The End

Introspection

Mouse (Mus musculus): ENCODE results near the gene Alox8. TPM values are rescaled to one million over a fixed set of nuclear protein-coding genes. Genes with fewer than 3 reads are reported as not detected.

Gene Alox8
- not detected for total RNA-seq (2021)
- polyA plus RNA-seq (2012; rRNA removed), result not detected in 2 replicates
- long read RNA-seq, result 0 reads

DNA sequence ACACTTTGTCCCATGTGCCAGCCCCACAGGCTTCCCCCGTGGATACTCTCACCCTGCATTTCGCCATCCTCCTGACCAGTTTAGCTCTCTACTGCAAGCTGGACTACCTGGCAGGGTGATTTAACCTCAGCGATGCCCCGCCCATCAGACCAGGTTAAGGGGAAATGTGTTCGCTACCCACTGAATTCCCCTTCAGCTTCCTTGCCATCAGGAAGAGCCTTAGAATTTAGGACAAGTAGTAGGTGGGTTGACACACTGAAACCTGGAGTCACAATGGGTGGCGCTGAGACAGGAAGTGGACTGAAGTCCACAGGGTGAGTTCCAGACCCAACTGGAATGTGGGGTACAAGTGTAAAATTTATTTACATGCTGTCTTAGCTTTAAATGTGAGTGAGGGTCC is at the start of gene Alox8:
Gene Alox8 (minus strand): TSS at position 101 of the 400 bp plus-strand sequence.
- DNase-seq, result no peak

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Although Introspection bombed due to a belated release, collectors have since heralded it as one of the finest albums from the brief British psychedelic wave. Produced by Rolling Stone Bill Wyman in early 1968, the spirit of the era (or maybe that of the previous summer) is sonically created, with sumptuous results. Giffin and Graham's gentle harmony vocals tread a similar path to Odessey and Oracle-era Zombies, while sessionman Nicky Hopkins' harpsichord, a pumping Hammond, Terry Taylor's searing Cream-like fuzztone guitar leads, psychedelic duel-ragas, and floating Mellotron recreate the colors of a rainbow. The overall effect is psych-pop rather than acid-inspired mayhem, although the drifting ambience of the production, lyricism, and instrumentation could not be anything else than a product of psychedelia. A majority of the numbers were clearly influenced by the Satanic Majesties' Request sessions that Wyman had been undertaking -- and indeed Wyman co-wrote two songs -- although the the End's more commercial pop edge forges a sound distant from the Rolling Stones. With an abundance of moods, tones, and a gloriously over the top production, Introspection is a superb period piece, and rightfully deserves it's near-classic status.

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